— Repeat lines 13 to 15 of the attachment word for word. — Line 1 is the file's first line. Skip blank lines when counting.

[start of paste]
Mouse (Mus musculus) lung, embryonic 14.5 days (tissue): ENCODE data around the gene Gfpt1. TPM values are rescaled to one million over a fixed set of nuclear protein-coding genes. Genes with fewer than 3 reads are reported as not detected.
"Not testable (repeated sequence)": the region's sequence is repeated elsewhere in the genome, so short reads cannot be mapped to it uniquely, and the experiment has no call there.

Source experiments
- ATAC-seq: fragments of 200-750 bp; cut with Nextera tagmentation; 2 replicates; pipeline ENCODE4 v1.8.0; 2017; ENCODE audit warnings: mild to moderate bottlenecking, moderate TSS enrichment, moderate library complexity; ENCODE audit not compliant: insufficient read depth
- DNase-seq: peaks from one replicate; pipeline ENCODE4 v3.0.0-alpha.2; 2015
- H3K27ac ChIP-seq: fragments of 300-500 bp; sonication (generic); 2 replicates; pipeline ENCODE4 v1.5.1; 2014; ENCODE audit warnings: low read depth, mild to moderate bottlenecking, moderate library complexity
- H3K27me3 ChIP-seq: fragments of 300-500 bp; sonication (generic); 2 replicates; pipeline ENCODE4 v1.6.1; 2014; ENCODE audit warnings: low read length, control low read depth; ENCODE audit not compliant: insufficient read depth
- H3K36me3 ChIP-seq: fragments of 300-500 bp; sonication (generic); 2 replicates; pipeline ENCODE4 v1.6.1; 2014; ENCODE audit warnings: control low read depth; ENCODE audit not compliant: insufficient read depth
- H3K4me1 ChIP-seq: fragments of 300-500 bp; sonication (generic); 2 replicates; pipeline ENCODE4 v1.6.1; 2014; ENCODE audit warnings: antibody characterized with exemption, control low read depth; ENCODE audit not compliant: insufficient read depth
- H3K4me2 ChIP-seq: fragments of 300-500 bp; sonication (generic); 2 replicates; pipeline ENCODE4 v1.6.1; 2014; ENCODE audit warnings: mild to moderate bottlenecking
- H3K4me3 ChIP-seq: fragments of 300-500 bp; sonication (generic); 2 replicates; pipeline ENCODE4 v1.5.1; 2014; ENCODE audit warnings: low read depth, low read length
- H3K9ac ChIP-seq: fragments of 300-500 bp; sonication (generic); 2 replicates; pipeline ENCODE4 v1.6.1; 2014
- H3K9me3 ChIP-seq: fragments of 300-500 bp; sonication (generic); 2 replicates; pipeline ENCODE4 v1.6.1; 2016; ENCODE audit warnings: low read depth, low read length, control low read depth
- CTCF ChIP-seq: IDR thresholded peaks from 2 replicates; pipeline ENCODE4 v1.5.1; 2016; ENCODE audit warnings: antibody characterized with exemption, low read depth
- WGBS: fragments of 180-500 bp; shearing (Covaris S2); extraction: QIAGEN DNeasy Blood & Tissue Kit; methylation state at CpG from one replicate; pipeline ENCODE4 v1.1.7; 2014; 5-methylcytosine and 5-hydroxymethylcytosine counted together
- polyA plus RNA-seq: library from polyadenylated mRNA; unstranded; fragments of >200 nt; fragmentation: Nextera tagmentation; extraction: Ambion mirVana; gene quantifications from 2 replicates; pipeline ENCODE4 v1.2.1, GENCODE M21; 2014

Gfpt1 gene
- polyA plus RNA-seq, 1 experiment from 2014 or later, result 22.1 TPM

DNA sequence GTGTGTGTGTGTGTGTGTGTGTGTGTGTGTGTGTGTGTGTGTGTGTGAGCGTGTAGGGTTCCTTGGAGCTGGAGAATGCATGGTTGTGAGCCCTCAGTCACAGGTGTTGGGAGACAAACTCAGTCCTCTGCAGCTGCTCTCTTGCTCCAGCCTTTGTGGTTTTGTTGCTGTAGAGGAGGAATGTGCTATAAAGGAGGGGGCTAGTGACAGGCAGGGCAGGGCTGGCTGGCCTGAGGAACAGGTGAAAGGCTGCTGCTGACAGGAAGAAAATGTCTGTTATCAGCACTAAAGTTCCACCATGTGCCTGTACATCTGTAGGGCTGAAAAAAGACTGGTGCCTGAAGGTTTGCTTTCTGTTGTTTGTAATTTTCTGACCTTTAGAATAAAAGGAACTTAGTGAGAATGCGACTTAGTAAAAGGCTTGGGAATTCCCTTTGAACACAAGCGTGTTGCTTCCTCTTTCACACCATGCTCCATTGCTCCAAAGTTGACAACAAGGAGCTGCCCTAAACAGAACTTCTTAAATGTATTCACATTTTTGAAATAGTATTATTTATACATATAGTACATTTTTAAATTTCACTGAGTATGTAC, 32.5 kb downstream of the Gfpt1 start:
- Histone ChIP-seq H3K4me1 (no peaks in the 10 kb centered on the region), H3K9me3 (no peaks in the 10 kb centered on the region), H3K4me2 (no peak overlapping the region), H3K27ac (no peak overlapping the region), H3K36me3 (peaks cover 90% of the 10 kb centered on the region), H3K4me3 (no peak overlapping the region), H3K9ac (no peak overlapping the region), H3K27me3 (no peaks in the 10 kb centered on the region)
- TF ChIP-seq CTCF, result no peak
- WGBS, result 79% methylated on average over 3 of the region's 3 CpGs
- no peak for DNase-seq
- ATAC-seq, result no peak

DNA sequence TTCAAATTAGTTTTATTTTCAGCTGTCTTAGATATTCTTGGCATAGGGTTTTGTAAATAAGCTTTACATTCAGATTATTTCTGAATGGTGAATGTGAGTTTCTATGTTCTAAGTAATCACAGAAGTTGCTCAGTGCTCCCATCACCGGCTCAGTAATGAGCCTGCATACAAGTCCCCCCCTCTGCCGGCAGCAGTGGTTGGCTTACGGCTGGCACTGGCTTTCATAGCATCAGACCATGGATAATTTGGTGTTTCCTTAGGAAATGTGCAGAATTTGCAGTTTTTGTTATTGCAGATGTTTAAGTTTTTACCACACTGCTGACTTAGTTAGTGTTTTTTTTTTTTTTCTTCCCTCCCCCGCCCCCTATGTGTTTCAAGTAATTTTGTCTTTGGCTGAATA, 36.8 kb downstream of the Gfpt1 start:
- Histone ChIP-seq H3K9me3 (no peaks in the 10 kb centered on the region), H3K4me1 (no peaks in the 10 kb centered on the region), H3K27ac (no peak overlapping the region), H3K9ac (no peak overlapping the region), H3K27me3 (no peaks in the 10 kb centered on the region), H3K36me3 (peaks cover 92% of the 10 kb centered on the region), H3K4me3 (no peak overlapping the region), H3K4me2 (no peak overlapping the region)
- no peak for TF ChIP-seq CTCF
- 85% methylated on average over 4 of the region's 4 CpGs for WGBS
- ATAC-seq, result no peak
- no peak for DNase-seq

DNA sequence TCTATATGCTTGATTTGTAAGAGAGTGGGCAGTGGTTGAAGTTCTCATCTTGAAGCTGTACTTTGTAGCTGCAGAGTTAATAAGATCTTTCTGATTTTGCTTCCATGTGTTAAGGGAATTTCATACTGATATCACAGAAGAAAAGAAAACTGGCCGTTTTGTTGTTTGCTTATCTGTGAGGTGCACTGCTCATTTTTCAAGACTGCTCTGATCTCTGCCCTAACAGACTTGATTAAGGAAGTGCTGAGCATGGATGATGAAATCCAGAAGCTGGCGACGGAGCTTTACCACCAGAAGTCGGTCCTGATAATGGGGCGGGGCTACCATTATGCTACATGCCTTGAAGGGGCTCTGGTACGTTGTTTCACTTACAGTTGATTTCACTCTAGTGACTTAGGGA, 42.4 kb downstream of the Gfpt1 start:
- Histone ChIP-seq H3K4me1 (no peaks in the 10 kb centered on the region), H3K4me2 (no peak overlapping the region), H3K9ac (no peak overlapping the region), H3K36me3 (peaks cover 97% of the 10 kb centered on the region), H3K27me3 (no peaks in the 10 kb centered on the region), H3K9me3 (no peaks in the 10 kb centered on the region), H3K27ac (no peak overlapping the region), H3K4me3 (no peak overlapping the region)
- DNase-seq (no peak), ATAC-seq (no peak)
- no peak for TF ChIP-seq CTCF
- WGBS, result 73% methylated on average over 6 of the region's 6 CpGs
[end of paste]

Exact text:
- H3K9me3 ChIP-seq: fragments of 300-500 bp; sonication (generic); 2 replicates; pipeline ENCODE4 v1.6.1; 2016; ENCODE audit warnings: low read depth, low read length, control low read depth
- CTCF ChIP-seq: IDR thresholded peaks from 2 replicates; pipeline ENCODE4 v1.5.1; 2016; ENCODE audit warnings: antibody characterized with exemption, low read depth
- WGBS: fragments of 180-500 bp; shearing (Covaris S2); extraction: QIAGEN DNeasy Blood & Tissue Kit; methylation state at CpG from one replicate; pipeline ENCODE4 v1.1.7; 2014; 5-methylcytosine and 5-hydroxymethylcytosine counted together